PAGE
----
Film: Gymkata

Hu! Ha! Gymkata!

You are invited to witness the deadliest martial art of them all...
—The Gymkata tagline

Gymkata is a 1985 film filmed in Yugoslavia and starring Kurt Thomas as Jonathan Cabot, an Olympic gymnast who combines his gymnastic ability with ninjutsu to enter a deadly competition in a fictional country, Parmistan. It is based on the novel The Terrible Game (1957) by Dan Tyler Moore. The film has developed a cult following as an unintentional comedy for its dubious premise, poor production quality and low budget.

The United States "Special Intelligence Agency (SIA)" wishes to set up a site in the Hindu Kush mountain range of fictional Parmistan to support a satellite monitoring station, which will aid the US in preventing possible nuclear attacks. Before the US can go forward, however, they must gain permission from the Khan of Parmistan (Buck Kartalian). The Khan will allow the US to build their station only if they assign a designated champion to participate in "The Game". The Game is a deadly athletic competition where the victor earns the right to their life and is granted one wish. Apparently no foreigner has won the game in nine centuries, but the US approaches Olympic gymnast Jonathan Cabot (Kurt Thomas) to be their champion. Cabot is informed that the previous athlete the US sent to participate in The Game went missing in action; not only was this athlete an SIA operative, he was also Cabot's father.

Although Cabot is a world class gymnast, he lacks the survival skills to endure the deadly nature of The Game. He will be pursued by ninja-like Parmistani warriors who will stop at nothing to kill Cabot. In order to have a fighting chance in The Game, Cabot receives invaluable training from an unnamed Japanese martial arts master (Tadashi Yamashita) and Princess Rubali (Tetchie Agbayani), daughter to the Khan of Parmistan. He undergoes a rigorous regimen of weapons training, fighting styles and climbing up and down stairs on his hands. This amalgamation of martial arts and Cabot's gymnastics skills give birth to a new discipline deemed Gymkata. Towards the end of his two-month training period, Cabot makes a romantic advance upon Princess Rubali. She initially resists, but then succumbs to him.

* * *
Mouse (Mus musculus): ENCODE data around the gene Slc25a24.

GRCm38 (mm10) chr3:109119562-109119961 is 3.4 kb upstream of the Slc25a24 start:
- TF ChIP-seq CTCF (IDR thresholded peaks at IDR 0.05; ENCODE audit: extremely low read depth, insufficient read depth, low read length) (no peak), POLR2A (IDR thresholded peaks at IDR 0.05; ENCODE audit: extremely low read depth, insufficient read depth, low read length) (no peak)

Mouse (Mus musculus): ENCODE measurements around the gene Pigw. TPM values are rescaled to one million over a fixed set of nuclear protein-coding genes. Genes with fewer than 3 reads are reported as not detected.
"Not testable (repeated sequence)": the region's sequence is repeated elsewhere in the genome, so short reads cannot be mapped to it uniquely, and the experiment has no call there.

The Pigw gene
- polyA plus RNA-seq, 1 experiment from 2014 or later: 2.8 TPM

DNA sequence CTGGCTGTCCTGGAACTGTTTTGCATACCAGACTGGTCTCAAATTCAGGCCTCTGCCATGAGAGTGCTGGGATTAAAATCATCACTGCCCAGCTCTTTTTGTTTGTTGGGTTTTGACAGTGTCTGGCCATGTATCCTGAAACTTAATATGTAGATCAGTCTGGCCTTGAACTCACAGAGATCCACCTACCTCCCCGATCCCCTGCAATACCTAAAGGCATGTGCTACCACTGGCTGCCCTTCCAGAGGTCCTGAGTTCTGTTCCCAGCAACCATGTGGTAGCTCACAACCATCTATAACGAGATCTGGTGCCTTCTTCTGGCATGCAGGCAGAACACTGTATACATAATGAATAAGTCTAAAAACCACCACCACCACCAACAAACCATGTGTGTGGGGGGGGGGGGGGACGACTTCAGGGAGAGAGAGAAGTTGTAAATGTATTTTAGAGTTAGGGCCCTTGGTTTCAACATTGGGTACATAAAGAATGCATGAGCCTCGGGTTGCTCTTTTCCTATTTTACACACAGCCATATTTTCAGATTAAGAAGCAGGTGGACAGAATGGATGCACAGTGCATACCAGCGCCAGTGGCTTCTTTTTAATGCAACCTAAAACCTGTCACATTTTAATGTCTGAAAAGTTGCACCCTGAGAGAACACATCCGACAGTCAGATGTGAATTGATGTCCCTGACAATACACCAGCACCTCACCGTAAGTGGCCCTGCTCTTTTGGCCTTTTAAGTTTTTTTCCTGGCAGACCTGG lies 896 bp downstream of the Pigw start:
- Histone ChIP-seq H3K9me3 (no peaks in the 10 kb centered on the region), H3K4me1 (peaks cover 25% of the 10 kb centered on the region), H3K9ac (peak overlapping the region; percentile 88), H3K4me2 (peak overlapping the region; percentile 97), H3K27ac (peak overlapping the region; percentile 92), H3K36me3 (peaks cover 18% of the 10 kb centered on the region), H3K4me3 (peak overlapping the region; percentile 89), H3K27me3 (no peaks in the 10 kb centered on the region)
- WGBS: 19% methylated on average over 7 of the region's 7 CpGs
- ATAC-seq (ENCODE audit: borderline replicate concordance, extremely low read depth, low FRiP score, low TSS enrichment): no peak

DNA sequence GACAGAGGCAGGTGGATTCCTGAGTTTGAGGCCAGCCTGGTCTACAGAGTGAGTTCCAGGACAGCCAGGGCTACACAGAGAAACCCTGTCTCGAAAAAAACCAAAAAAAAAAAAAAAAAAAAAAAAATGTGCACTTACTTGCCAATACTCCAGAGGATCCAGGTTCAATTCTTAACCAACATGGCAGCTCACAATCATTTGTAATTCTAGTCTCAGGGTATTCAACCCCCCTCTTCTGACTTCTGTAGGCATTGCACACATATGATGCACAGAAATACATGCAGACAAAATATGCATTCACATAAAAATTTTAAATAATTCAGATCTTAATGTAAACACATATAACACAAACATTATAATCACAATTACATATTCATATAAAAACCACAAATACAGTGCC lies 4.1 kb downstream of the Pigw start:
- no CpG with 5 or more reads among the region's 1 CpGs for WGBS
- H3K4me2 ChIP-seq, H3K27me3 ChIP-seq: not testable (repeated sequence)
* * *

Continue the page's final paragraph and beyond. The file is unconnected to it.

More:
For the general trope of gymnastic moves being used for combat, see She-Fu or Dance Battler.

Gymkata has examples of:

  • Benevolent Architecture: It's amazing how much of Parmistan's architecture just happens to look and function like gymnastics equipment. Okay, granted, maybe you could make an argument that a city full of lunatics WOULD have decided, in their own delusions, to just stick a random pommel horse-shaped lump in the middle of the city square and it's just pure coincidence and bad luck for them that the foreigner trying to get through is a champion gymnast and martial artist...
  • Cloud Cuckoo Land: The crazy town Cabot has to go through as part of the game, which includes a guy who cuts off his own hand in the middle of fight because he couldn't let go of a pipe he grabbed for some reason.
  • Cold War
  • Film of the Book: This movie based on the novel, The Terrible Game. And no, the book has nothing to do with gymnastics.
  • Mook Chivalry: A particularely Egregious example. In the pommel horse fight scene, all the mooks look somewhat menacing with their pitchforks and such, but they're not even making an effort to appear as if they're aching to jump Cabot if not for his combat skills. Most are quite literally just standing still until its their turn.
  • Tempting Fate: "Just a little anti-American sentiment, nothing to worry—" Cue arrow to the chest from off-screen.
  • Town with a Dark Secret: The village at the end of the Game route is populated entirely by lunatics.